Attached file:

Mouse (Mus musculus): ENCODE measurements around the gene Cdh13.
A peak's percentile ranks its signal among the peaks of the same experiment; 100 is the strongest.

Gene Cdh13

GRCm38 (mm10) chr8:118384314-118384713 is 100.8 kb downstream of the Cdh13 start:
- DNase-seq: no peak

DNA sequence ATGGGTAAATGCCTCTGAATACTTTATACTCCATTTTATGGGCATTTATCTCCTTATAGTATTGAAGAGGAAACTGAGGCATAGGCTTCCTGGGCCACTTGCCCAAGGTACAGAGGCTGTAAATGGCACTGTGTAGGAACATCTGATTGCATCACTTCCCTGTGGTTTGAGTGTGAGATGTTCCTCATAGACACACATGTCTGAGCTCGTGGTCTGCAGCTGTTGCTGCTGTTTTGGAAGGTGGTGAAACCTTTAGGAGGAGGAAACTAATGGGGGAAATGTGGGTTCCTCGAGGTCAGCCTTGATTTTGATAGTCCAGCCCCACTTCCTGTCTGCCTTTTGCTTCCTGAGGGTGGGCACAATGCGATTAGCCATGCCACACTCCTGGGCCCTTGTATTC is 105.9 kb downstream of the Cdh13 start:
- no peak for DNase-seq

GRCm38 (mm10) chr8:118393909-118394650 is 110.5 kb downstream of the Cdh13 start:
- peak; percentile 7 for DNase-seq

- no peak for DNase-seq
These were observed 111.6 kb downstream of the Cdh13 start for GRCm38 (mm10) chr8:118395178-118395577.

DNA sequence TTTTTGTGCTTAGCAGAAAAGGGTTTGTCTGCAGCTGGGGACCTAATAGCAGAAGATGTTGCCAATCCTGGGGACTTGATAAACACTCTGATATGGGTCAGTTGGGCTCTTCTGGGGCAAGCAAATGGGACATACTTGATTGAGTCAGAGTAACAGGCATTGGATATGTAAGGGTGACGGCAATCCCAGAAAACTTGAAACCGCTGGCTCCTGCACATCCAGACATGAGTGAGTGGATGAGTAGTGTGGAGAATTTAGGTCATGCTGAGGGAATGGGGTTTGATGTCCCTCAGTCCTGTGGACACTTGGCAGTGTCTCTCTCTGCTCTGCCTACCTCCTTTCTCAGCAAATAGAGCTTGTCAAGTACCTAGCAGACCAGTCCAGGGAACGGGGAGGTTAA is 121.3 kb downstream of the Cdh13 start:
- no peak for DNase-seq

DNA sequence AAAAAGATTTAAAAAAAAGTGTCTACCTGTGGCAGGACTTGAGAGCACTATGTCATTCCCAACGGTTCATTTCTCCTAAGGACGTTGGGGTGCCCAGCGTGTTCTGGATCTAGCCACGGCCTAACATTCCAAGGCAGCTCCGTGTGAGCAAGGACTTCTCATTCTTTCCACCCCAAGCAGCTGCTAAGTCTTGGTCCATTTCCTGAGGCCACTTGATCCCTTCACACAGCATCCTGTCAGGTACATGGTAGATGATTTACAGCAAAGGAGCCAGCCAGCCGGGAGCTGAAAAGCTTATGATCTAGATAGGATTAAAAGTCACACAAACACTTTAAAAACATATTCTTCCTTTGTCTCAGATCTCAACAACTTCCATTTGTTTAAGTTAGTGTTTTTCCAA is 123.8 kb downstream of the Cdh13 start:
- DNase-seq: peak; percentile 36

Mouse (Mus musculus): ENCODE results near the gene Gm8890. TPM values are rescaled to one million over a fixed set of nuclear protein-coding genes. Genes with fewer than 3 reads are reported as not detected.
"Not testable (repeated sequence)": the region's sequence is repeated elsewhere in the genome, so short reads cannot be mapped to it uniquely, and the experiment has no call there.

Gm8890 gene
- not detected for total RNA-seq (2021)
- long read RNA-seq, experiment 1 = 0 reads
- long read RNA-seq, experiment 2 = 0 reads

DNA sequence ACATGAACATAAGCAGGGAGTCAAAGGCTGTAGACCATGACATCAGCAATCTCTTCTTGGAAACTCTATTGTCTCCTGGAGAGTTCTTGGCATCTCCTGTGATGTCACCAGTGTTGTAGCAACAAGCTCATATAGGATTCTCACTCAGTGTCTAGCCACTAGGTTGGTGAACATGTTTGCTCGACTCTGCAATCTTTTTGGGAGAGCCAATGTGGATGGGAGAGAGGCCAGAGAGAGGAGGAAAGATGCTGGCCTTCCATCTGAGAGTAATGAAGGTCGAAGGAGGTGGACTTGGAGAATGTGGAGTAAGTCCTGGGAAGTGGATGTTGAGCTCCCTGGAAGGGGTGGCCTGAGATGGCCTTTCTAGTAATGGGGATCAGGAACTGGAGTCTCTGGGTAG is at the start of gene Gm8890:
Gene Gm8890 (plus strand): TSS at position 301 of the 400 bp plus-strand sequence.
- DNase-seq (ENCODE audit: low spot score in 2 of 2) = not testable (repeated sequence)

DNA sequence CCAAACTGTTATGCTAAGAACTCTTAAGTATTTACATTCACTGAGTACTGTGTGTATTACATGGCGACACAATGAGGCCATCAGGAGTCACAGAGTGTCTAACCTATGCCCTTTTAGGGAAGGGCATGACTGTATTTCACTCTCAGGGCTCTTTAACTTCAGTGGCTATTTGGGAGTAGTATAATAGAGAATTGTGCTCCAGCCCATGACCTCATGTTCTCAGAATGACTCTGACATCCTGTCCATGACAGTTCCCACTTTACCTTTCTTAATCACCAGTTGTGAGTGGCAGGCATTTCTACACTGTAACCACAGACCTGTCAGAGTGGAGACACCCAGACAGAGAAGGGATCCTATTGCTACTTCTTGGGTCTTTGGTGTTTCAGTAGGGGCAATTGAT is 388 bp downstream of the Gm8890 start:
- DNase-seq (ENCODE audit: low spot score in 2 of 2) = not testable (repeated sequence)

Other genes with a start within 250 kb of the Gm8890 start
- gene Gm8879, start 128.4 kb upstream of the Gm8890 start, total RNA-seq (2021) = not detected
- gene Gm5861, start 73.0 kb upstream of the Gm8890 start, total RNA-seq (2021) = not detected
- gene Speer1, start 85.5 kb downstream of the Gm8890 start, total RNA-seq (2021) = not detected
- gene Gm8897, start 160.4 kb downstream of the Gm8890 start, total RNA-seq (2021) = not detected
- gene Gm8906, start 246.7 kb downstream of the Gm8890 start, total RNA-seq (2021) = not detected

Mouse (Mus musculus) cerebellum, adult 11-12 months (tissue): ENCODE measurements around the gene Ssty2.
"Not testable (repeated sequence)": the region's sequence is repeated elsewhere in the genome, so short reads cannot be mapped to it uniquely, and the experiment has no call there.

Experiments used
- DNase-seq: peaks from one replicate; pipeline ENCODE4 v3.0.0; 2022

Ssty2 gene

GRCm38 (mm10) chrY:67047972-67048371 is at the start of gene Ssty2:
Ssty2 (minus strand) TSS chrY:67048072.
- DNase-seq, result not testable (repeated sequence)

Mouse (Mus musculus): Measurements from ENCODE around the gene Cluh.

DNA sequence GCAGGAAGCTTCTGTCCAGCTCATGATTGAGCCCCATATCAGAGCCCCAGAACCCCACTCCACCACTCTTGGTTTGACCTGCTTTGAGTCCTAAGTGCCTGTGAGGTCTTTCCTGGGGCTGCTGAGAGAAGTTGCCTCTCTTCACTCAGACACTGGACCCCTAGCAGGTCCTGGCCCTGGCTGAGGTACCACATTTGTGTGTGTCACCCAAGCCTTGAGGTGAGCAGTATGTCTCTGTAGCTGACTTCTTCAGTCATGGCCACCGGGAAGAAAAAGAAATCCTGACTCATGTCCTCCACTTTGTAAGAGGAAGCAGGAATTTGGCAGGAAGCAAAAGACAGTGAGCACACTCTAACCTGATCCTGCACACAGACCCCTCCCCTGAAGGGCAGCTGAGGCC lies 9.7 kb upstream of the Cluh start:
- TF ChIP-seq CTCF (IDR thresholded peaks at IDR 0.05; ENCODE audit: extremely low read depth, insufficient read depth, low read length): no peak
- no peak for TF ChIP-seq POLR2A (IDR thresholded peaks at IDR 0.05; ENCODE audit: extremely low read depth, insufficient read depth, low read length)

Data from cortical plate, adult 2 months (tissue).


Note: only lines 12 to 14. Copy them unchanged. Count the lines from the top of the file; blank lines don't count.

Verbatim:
DNA sequence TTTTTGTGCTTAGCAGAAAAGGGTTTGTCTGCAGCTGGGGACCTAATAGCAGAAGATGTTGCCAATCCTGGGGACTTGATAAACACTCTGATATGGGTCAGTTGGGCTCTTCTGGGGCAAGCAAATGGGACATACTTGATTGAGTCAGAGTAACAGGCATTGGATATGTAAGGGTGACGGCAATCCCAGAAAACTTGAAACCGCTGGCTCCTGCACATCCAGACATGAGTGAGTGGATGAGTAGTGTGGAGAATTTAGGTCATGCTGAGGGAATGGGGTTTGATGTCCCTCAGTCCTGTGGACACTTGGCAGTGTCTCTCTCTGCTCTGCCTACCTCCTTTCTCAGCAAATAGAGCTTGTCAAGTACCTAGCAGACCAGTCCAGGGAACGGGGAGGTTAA is 121.3 kb downstream of the Cdh13 start:
- no peak for DNase-seq

DNA sequence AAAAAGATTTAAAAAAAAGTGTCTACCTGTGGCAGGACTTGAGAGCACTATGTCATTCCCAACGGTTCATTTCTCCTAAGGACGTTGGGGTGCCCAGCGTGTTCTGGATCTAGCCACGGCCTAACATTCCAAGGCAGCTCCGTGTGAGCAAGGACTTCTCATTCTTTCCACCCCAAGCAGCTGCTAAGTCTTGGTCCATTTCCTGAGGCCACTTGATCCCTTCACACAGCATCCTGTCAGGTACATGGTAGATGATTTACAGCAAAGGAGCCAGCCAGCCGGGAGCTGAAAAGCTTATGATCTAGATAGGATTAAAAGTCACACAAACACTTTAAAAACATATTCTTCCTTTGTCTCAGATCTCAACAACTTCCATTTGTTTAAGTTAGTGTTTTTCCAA is 123.8 kb downstream of the Cdh13 start: